A California woman is suing Walmart after an unfortunate trip where she claims she faced discrimination for asking for a product designed for black hair.
“I originally got the product from the Walmart in Riverside … and it was such a good product, I wanted to introduce it to my older children,” Essie Grundy told reporters. “They didn’t have any more at the original Walmart that I got it from, so I went to my neighborhood one, and that’s when I noticed all of the African-American products was locked up under lock and key.”
What is the evidence of discrimination in her case?
Attorney Gloria Allred is representing Grundy. In a statement, the lawyer claimed that Grundy found “segregated” products kept under glass at the Walmart and wasn’t allowed to touch a product she wanted to buy until she paid for it, NBC Los Angeles reported.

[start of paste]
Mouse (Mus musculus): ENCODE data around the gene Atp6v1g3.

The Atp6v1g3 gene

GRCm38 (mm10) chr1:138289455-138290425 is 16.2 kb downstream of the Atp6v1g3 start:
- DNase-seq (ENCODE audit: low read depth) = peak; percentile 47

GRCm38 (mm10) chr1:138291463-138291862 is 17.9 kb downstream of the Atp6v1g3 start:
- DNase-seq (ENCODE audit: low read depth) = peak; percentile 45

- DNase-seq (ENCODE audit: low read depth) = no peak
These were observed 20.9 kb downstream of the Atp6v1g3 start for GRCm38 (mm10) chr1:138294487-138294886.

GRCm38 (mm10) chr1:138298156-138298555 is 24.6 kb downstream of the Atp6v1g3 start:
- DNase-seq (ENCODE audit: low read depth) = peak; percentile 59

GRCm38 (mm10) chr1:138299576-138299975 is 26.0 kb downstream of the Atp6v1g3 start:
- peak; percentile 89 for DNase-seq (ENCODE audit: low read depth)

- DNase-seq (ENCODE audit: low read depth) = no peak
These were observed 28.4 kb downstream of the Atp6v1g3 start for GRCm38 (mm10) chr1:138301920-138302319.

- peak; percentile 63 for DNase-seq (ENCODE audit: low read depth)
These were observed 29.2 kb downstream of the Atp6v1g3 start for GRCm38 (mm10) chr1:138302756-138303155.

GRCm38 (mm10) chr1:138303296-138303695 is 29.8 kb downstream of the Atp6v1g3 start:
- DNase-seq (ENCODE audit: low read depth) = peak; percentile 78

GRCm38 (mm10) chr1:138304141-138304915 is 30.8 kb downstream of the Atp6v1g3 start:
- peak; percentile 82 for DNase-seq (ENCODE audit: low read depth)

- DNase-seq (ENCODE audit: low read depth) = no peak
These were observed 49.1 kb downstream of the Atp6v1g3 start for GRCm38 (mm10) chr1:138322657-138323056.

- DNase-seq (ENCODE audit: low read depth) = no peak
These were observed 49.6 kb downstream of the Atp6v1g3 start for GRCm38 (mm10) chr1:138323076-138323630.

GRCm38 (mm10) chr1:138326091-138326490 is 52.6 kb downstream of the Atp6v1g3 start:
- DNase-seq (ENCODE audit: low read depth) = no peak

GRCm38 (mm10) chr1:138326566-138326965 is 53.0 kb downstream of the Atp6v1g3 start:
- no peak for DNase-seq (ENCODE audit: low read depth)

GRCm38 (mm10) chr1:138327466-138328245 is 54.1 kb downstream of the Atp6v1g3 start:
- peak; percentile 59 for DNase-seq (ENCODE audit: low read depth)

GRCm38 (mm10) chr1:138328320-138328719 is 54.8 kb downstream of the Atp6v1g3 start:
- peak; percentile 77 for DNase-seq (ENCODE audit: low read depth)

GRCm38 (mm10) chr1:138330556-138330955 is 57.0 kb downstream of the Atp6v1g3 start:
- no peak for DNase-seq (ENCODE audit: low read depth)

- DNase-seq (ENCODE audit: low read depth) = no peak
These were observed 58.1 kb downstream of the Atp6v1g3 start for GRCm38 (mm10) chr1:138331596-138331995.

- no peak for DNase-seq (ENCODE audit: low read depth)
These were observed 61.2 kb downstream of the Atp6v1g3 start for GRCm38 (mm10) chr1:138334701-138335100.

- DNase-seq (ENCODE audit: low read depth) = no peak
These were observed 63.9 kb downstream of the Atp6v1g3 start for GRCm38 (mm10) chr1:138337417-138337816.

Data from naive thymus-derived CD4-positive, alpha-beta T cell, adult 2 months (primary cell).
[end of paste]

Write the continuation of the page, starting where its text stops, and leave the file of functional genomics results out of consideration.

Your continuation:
How has Walmart responded?
A Walmart spokesperson said in a statement: “We’re sensitive to this situation and also understand, like other retailers, that some products such as electronics, automotive, cosmetics and other personal care products are subject to additional security.”
Doc and Lawrence talked about this story on today’s show, with Lawrence pointing out that the items that are kept behind glass tend to vary from store to store. You can’t claim discrimination for practical measures that stores use to reduce theft.